The South Carolina Retirement System's plan to create an external firm to manage the $24 billion system's illiquid assets is expected to be delayed on the recommendation of Gov. Mark Sanford and other top state executives and legislators who want a more thorough review of the proposal.
During a Sept. 29 meeting, the five members of the state Budget and Control Board, including Mr. Sanford, unanimously approved a motion by Converse Chellis III, state treasurer, calling for the South Carolina Retirement System Investment Commission to delay development of the firm, now referred to as Devco, and to rescind its previous approval to create the firm as early as Oct. 1.
“It could be the greatest plan since sliced bologna, but we need more sets of eyes looking at it and a more comprehensive review before we move forward with it,” said Scott Malyerck, deputy state treasurer.
“I would be shocked if we didn't slow the process down,” said Allen R. Gillespie, commission chairman, adding that the Columbia-based commission would consider its “next steps” at a special meeting within the next several weeks.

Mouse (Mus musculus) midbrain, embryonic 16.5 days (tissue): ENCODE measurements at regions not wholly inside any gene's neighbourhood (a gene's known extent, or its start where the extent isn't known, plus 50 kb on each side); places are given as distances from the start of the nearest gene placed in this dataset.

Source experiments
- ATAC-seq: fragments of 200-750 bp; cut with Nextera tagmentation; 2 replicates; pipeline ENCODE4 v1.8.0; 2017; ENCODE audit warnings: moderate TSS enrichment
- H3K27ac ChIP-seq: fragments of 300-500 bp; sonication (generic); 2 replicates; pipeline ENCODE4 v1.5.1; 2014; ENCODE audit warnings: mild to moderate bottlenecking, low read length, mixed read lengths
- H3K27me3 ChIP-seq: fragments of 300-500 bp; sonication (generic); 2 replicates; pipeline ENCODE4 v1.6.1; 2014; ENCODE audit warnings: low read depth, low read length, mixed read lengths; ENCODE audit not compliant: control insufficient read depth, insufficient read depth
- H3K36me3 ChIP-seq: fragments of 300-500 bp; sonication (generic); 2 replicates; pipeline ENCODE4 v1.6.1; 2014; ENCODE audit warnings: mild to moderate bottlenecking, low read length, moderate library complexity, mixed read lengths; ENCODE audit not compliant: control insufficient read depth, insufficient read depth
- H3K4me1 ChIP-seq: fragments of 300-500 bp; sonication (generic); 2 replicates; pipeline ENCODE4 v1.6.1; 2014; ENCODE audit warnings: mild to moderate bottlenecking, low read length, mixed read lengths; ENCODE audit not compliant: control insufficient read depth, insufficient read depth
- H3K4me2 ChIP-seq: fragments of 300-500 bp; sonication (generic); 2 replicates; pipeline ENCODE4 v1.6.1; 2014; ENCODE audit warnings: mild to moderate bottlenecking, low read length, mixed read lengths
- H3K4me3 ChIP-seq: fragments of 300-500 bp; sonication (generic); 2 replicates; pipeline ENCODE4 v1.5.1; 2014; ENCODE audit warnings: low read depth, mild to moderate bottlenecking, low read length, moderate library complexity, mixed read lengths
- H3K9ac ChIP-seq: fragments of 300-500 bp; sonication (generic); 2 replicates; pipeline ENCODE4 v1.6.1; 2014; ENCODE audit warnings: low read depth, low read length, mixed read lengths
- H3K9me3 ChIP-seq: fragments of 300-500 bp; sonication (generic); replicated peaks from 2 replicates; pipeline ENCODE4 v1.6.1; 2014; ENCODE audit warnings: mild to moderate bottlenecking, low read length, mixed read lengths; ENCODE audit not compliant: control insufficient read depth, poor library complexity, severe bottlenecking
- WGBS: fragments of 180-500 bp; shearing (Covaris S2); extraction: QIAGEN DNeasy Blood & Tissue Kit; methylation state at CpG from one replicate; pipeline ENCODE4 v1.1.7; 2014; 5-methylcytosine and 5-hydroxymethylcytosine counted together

“It would be unrealistic to say that there's not a lot of opposition at this point, but I'm not sure that (opposition) is permanent. They weren't asking us necessarily to pull the plug; they were asking us to slow down and provide more information,” he said.
“Clearly, there is not consensus at this time, and it would be irresponsible of us to push forward without building the proper consensus.”
The control board — whose membership is made up of the governor, the state treasurer, the comptroller general, the chairman of the state Senate Finance Committee, and the chairman of the state House Ways & Means Committee — serves as the retirement system's trustee. The control board appoints the members of the investment commission, which oversees the fund's investments. Mr. Chellis, the state treasurer, also serves on the commission.
The idea for Devco was first discussed formally by the commission at a retreat in May, at which Robert L. Borden, the commission's CEO, made a presentation on the proposal. Mr. Gillespie said. (Mr. Borden did not return telephone calls by deadline.) A motion to roll out Devco as soon as the beginning of October was adopted unanimously by the commission's five voting members — including Mr. Chellis — on Sept. 23.
But Mr. Malyerck said that Mr. Chellis subsequently decided the plan was possibly moving too quickly and that too few details were available. “He wanted to put it on hold until the idea could be fully vetted, not only by the Investment Commission, but by the General Assembly, the Budget and Control Board, and the attorney general,” Mr. Malyerck wrote in an e-mail response to questions.